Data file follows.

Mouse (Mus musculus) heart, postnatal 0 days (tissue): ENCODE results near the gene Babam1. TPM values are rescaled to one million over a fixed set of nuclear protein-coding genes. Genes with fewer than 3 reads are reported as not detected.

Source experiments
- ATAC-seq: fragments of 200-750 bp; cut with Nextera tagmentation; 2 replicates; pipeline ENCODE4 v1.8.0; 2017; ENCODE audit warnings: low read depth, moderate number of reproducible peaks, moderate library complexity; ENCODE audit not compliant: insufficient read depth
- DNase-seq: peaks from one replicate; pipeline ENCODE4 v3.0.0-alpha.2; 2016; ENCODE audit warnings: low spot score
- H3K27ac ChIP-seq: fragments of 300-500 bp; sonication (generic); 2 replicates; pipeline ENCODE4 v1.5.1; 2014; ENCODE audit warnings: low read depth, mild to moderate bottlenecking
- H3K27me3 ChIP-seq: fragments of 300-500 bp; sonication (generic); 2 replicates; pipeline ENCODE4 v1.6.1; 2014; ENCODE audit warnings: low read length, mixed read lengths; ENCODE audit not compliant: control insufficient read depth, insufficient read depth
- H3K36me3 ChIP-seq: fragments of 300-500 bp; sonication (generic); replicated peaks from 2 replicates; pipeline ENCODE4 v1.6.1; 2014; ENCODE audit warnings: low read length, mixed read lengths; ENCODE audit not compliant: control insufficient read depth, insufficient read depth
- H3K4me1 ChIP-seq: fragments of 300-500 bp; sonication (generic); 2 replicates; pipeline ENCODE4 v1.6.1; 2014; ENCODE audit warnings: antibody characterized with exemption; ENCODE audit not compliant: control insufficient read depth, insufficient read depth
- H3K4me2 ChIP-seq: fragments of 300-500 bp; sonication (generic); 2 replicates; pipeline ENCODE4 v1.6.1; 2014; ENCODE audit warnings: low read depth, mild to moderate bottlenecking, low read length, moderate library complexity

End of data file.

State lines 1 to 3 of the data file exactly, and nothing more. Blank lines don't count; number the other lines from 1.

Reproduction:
Mouse (Mus musculus) heart, postnatal 0 days (tissue): ENCODE results near the gene Babam1. TPM values are rescaled to one million over a fixed set of nuclear protein-coding genes. Genes with fewer than 3 reads are reported as not detected.

Source experiments
- ATAC-seq: fragments of 200-750 bp; cut with Nextera tagmentation; 2 replicates; pipeline ENCODE4 v1.8.0; 2017; ENCODE audit warnings: low read depth, moderate number of reproducible peaks, moderate library complexity; ENCODE audit not compliant: insufficient read depth